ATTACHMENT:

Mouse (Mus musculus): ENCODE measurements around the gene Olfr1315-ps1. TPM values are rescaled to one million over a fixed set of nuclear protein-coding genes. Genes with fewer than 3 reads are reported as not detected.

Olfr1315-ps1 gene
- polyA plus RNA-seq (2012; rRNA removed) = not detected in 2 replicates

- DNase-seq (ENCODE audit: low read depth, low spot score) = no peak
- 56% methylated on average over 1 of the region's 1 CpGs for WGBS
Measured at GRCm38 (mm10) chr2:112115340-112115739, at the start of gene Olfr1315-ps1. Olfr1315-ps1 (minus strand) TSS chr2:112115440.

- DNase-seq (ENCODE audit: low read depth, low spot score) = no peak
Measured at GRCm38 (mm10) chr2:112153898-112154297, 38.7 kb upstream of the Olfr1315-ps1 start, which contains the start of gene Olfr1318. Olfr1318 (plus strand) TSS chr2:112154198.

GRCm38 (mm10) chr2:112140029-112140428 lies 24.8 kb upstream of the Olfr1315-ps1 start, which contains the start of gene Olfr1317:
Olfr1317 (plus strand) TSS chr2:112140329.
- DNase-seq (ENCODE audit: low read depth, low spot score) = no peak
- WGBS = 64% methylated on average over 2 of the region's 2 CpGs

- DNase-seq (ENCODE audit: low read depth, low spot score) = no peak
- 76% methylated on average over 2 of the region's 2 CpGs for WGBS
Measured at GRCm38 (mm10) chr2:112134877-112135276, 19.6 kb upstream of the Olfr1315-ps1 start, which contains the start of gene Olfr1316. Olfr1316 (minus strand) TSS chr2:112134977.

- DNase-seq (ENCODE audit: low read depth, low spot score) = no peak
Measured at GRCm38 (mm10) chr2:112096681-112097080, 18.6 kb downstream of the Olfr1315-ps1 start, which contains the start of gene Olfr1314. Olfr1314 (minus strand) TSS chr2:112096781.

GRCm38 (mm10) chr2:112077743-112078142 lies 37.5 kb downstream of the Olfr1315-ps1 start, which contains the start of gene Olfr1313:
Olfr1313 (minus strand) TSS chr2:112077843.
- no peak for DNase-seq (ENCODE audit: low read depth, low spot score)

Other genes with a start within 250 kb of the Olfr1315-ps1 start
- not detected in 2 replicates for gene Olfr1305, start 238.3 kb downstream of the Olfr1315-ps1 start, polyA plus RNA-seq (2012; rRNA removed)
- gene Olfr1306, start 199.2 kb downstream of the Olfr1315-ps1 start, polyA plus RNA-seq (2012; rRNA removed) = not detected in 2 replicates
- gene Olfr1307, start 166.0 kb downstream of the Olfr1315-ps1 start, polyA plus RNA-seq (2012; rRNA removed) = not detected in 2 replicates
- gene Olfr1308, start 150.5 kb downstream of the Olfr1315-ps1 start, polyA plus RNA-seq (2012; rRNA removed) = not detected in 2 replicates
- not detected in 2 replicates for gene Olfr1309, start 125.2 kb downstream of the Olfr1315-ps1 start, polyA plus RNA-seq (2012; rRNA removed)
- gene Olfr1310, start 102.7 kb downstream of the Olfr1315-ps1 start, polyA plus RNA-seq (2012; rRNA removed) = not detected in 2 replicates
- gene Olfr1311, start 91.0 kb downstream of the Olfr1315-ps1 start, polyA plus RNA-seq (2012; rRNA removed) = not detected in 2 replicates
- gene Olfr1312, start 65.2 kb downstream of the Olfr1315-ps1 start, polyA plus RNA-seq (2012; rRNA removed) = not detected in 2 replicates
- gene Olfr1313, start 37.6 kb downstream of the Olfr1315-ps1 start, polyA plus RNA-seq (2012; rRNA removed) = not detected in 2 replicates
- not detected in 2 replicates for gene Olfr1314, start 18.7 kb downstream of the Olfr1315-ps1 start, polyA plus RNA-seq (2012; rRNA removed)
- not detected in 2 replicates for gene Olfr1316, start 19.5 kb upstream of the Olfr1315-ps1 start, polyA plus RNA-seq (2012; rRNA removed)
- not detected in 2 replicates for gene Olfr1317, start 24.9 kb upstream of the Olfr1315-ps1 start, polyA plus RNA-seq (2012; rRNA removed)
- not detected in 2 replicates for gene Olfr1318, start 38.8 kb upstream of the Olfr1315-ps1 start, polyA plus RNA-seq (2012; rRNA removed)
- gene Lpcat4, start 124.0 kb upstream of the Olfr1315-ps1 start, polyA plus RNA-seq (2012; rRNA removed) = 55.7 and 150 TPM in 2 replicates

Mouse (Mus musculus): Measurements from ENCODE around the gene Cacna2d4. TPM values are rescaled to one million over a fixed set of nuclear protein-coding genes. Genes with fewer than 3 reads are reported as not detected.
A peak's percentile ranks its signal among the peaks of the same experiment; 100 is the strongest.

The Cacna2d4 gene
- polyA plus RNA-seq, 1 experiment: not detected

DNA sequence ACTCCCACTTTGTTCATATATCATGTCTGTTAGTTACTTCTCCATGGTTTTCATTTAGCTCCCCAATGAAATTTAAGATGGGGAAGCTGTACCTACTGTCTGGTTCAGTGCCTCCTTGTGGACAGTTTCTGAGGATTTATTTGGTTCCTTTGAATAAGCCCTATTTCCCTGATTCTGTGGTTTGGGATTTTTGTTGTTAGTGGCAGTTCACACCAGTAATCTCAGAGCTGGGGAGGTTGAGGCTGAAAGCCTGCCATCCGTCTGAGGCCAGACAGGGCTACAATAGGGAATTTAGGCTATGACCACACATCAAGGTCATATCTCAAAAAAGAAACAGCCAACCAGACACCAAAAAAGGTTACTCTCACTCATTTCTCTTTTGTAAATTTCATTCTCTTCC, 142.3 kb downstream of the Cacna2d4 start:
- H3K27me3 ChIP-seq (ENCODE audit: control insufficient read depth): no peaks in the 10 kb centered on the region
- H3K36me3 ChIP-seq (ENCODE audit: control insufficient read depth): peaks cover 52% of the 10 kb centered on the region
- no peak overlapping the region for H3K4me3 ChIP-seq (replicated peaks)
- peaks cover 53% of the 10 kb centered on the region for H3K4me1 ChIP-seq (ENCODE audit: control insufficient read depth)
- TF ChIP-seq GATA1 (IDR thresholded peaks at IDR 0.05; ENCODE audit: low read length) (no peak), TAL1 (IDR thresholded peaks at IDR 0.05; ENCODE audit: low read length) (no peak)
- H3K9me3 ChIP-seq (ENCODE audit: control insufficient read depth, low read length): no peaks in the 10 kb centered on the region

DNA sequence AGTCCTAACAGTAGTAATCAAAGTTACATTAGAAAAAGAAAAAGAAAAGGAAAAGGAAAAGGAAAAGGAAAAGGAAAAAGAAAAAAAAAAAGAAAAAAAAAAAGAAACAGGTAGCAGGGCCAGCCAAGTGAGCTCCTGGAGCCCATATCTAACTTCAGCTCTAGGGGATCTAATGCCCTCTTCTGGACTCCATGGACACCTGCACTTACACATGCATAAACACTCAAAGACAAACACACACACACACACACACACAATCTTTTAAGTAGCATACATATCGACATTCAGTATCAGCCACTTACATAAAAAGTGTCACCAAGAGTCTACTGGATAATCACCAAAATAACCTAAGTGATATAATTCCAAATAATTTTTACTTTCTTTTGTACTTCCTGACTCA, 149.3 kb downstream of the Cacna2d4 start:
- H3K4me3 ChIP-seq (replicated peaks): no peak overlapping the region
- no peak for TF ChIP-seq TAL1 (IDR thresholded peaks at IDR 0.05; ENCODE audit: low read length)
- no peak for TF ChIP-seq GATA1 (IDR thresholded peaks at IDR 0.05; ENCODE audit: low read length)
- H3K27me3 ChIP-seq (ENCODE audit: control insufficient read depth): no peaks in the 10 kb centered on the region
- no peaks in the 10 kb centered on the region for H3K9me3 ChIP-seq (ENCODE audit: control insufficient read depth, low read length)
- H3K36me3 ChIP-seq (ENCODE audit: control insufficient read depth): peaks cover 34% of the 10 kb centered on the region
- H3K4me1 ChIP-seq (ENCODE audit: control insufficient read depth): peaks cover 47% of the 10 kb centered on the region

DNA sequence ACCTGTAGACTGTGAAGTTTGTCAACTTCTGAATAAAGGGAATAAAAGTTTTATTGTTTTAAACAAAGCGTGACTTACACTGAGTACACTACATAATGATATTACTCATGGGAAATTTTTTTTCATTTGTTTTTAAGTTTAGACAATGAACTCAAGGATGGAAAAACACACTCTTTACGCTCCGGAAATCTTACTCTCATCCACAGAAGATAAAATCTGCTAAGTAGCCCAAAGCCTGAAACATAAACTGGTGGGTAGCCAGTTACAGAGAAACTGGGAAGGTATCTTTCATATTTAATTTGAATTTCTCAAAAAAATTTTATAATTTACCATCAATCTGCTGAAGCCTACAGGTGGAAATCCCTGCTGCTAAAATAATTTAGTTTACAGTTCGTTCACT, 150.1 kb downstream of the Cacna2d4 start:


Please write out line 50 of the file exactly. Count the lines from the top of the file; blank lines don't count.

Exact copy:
- no peak for TF ChIP-seq GATA1 (IDR thresholded peaks at IDR 0.05; ENCODE audit: low read length)